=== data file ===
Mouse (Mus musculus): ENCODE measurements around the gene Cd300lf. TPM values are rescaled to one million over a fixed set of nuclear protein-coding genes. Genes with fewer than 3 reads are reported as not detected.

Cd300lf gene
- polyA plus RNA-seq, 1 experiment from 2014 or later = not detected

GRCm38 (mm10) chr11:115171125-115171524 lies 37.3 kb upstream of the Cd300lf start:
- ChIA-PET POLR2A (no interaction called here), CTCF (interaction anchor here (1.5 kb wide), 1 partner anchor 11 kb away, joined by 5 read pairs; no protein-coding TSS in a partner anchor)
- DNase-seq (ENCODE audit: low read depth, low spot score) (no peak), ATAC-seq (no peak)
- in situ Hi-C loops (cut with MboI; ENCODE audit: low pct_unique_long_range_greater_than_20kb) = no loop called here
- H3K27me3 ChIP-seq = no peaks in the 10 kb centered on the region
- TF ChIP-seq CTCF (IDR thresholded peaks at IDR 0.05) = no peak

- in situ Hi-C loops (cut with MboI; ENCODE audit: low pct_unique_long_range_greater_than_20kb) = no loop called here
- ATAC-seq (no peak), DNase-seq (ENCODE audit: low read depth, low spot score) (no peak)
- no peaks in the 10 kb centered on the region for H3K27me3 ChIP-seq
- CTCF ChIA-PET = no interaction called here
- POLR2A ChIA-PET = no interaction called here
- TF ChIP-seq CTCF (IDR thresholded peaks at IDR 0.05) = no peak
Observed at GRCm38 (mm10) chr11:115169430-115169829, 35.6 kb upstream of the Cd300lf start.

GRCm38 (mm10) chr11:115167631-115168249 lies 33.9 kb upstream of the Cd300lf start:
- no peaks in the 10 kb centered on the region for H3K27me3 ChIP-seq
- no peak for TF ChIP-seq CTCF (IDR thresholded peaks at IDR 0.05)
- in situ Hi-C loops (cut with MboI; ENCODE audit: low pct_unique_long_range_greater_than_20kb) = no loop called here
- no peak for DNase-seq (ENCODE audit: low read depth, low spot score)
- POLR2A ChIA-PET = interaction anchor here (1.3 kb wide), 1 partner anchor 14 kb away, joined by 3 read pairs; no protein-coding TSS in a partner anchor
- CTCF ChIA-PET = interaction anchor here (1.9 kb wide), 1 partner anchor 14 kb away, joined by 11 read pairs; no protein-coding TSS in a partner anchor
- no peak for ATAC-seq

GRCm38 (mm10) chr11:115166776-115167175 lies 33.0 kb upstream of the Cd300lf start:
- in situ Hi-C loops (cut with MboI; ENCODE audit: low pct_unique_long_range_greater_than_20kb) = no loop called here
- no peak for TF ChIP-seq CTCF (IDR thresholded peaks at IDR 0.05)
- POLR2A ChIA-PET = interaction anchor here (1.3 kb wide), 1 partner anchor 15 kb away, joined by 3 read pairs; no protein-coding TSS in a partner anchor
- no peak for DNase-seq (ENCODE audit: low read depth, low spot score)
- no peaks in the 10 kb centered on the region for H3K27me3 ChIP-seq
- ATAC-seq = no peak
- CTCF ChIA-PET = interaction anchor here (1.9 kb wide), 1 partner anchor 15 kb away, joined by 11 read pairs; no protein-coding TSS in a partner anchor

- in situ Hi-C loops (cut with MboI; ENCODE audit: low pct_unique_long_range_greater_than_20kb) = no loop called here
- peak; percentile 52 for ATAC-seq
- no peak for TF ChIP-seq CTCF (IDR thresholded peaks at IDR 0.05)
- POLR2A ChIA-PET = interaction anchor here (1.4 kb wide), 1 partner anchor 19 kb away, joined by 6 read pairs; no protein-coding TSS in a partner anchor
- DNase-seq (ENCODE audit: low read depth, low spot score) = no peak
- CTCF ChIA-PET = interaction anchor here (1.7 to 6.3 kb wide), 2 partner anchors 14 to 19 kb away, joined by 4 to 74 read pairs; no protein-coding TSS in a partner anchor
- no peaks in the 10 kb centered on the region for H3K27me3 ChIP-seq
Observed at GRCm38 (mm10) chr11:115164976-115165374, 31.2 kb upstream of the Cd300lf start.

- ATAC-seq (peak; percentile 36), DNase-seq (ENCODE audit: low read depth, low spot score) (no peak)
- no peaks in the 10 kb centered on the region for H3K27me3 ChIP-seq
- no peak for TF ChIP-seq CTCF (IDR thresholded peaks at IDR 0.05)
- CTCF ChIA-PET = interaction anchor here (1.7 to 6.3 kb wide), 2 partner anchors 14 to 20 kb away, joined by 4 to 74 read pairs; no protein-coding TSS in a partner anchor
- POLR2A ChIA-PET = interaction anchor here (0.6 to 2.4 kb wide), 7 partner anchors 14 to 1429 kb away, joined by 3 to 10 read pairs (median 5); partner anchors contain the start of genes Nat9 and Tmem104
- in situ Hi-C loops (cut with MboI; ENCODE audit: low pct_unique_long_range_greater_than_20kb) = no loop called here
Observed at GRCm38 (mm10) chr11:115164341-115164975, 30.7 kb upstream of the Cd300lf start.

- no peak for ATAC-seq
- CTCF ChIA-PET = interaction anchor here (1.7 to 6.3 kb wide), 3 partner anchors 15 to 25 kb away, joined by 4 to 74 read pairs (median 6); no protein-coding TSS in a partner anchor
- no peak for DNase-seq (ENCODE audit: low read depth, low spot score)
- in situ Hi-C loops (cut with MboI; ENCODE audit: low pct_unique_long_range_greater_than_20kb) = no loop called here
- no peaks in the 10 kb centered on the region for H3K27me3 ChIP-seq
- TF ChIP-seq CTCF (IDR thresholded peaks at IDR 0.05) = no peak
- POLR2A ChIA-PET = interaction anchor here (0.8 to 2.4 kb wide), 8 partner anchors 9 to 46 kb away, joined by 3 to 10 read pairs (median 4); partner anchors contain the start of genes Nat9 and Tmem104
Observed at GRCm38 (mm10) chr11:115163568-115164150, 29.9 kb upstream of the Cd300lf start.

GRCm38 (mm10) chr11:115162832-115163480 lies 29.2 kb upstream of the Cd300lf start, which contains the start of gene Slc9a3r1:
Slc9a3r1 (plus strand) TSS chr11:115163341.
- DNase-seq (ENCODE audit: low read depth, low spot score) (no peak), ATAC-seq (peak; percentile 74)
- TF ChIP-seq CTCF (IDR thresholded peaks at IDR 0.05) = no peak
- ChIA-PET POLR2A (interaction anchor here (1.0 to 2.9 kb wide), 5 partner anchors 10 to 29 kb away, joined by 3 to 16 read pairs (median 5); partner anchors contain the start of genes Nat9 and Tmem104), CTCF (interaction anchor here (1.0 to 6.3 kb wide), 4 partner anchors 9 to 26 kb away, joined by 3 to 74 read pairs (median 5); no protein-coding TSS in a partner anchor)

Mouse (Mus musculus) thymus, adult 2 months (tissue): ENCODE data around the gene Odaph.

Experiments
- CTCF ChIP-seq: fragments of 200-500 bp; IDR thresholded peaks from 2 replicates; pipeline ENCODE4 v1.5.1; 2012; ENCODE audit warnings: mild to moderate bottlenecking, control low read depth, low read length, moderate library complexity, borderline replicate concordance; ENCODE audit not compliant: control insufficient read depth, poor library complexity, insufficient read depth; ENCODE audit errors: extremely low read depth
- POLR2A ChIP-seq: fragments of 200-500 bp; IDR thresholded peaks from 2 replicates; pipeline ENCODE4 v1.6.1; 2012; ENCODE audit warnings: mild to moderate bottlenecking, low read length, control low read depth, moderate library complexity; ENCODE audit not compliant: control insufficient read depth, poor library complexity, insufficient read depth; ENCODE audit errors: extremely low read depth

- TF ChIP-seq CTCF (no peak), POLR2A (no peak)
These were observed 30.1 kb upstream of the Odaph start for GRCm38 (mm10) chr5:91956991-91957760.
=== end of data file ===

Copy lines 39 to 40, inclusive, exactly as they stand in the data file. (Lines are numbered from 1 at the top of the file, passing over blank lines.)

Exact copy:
- no peaks in the 10 kb centered on the region for H3K27me3 ChIP-seq
Observed at GRCm38 (mm10) chr11:115164976-115165374, 31.2 kb upstream of the Cd300lf start.